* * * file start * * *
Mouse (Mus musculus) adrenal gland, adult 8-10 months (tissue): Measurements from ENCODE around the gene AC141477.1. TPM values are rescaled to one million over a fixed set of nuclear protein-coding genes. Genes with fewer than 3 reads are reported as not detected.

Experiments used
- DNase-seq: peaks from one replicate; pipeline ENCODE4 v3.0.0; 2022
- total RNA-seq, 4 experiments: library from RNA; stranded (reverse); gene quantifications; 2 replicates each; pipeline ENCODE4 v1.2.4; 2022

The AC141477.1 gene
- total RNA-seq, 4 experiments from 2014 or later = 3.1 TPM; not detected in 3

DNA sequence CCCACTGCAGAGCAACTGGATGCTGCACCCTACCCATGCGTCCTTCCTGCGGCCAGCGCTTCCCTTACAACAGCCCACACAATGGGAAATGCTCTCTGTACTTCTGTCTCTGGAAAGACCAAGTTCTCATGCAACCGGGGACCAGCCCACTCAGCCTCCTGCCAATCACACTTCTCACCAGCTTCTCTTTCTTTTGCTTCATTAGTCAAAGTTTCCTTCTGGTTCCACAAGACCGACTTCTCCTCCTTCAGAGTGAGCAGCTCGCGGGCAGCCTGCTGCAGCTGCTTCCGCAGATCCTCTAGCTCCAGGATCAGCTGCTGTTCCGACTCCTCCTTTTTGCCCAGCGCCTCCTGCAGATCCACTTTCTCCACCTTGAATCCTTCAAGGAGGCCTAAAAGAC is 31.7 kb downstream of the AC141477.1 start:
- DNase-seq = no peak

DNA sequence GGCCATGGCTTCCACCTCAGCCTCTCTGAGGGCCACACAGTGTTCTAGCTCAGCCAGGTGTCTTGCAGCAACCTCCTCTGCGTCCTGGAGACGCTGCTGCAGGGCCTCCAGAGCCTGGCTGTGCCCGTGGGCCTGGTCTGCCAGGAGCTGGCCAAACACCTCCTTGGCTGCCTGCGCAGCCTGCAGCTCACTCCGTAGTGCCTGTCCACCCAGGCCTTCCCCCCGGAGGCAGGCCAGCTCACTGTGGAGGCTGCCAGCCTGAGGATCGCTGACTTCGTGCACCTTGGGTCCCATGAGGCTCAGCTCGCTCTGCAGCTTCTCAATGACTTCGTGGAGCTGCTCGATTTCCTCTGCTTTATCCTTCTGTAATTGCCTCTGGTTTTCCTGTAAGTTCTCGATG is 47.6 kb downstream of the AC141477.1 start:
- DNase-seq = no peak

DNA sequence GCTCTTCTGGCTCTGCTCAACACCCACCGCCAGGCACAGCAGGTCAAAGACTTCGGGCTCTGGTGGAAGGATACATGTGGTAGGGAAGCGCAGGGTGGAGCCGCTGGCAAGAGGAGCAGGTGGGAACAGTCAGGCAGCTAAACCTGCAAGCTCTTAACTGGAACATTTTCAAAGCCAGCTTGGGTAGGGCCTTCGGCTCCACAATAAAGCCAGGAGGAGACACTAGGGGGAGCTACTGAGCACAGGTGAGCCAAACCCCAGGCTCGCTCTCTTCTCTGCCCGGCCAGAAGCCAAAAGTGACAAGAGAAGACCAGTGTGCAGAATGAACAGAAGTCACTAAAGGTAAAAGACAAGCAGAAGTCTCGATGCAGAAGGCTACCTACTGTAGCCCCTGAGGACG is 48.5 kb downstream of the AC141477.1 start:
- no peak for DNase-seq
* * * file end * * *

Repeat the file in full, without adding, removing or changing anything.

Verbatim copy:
Mouse (Mus musculus) adrenal gland, adult 8-10 months (tissue): Measurements from ENCODE around the gene AC141477.1. TPM values are rescaled to one million over a fixed set of nuclear protein-coding genes. Genes with fewer than 3 reads are reported as not detected.

Experiments used
- DNase-seq: peaks from one replicate; pipeline ENCODE4 v3.0.0; 2022
- total RNA-seq, 4 experiments: library from RNA; stranded (reverse); gene quantifications; 2 replicates each; pipeline ENCODE4 v1.2.4; 2022

The AC141477.1 gene
- total RNA-seq, 4 experiments from 2014 or later = 3.1 TPM; not detected in 3

DNA sequence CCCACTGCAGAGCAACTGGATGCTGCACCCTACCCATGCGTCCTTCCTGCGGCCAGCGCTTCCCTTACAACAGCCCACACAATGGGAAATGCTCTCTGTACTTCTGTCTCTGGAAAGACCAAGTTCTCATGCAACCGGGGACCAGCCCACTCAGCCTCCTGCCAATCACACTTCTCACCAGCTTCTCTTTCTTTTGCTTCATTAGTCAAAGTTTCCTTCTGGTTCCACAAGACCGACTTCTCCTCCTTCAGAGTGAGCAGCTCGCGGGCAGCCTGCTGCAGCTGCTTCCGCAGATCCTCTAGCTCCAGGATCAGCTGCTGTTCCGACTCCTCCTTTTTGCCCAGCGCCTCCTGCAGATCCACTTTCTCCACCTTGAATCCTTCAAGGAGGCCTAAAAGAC is 31.7 kb downstream of the AC141477.1 start:
- DNase-seq = no peak

DNA sequence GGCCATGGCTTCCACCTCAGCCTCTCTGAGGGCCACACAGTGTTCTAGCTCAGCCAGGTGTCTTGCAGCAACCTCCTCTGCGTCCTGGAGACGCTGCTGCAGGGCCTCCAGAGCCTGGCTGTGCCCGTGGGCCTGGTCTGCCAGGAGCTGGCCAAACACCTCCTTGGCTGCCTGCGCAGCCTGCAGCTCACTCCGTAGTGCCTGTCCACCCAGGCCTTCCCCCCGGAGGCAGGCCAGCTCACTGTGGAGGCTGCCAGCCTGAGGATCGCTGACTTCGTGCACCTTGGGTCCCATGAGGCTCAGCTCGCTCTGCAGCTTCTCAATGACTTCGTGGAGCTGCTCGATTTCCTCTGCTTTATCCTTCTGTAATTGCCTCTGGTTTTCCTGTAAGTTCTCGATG is 47.6 kb downstream of the AC141477.1 start:
- DNase-seq = no peak

DNA sequence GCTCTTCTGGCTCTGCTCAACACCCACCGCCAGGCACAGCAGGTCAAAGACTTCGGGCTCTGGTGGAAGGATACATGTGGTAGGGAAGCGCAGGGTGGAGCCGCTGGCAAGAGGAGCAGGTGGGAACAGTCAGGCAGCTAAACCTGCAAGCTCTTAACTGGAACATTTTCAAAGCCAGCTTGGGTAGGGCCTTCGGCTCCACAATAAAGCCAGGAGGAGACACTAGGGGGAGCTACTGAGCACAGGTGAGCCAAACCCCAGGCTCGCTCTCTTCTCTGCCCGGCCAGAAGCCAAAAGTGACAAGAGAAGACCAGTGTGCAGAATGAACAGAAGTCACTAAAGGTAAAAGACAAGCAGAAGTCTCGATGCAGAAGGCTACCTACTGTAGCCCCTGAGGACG is 48.5 kb downstream of the AC141477.1 start:
- no peak for DNase-seq